Ignorance in its literal sense simply means absence of knowledge, as in the Latin, legal term ‘ignoramus’ – meaning ‘we do not know’. But ‘ignorance’ also means pig-headedness – albeit I hope with apologies to pigs: crass, uncouth, but also – most important – wilful denial of what ought to be obvious. 

The two meanings are quite different. We are all of us ignoramuses in the neutral, legal sense because, quite simply, complete and certain knowledge is beyond us, and always must be. All our nuggets of supposed knowledge are partial: we know, or think we know, only what it has occurred to us to look at – and we are able to look what we choose to look at only with our imperfect senses, and seek to understand only with our imperfect brains. Indeed, as Immanuel Kant pointed out in the eighteenth century, we can never know the world as it really is. Absolute insight is not within the gift of mere mortals. When we do feel certain of anything we can never be certain that our certainty is justified. So ignorance in the ‘neutral’ sense — the state of not knowing – is not itself reprehensible. It is just the way things are. It goes with being human, or indeed with being mortal. We just have to accept our unknowingness, and make the best of it. Wisdom, said Socrates (according to Plato), is knowing that you know nothing. Confucius apparently said roughly the same thing.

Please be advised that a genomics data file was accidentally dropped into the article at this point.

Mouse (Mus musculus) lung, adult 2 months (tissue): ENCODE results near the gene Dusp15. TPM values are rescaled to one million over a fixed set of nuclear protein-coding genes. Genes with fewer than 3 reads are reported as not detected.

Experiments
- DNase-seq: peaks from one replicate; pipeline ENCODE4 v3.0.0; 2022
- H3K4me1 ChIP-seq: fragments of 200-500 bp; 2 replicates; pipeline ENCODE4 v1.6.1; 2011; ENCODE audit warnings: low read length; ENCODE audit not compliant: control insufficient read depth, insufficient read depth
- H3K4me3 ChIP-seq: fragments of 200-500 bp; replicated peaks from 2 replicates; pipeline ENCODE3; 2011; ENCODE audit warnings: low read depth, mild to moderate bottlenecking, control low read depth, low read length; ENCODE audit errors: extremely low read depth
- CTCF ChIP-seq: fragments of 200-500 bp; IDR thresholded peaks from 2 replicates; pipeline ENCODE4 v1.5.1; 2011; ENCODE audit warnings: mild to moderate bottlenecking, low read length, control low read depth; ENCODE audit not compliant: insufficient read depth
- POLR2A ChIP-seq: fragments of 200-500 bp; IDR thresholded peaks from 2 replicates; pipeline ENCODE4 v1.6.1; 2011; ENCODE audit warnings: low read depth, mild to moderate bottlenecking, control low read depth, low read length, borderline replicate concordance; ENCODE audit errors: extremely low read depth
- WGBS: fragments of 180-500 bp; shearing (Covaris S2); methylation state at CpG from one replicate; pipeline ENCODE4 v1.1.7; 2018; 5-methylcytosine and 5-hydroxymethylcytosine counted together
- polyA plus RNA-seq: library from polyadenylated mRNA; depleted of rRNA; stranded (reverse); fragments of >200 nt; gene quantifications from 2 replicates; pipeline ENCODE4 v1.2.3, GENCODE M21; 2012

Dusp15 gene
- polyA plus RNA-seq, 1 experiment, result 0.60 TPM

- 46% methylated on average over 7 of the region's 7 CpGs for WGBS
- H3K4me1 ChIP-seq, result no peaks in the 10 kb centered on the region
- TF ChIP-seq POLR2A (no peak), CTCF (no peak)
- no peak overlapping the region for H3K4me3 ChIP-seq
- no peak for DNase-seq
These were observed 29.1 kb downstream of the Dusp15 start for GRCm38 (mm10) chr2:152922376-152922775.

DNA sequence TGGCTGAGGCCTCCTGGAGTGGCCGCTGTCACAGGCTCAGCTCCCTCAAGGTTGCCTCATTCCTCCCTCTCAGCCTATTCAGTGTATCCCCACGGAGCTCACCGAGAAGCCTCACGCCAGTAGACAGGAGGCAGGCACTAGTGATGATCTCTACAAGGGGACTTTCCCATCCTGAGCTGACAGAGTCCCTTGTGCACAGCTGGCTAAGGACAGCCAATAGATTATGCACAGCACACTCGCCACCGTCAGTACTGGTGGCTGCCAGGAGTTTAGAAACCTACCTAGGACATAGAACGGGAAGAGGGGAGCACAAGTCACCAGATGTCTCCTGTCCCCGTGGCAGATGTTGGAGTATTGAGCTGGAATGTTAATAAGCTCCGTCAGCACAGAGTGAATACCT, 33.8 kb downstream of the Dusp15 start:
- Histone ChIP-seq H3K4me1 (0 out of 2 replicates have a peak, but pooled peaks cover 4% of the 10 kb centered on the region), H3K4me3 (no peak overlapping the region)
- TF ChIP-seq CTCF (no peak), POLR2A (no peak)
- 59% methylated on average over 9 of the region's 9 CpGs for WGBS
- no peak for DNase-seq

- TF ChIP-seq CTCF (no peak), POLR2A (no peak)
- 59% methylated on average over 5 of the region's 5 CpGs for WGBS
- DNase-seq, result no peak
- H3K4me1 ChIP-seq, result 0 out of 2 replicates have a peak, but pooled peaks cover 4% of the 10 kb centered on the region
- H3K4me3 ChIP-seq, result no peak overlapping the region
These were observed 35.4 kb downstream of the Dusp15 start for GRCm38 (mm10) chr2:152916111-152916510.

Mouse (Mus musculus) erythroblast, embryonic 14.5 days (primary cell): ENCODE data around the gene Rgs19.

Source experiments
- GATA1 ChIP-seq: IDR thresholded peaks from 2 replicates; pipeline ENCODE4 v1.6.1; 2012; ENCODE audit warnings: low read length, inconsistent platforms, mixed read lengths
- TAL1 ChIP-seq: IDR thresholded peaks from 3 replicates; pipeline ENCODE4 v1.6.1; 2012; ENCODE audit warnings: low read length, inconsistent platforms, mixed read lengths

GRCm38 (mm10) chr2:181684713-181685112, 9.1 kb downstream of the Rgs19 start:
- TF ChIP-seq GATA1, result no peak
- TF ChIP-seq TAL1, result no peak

Indeed, to deny our innate ignorance and to claim knowledge that we do not have – and, worse, to act upon it! – is to be guilty of hubris, which to the Ancient Greeks was the greatest folly and sin of all; a prime theme of Greek tragedy, exemplified best of all perhaps by King Creon in Sophocles’ Antigone. On the other hand, and in sharpest contrast, wilful denial of what should be undeniable – and, worse, refusal even to consider whatever is inconvenient – is bigotry. Hubris and bigotry both are vile; the twin pillars of unwisdom. But alas they seem largely to define the modern world.  

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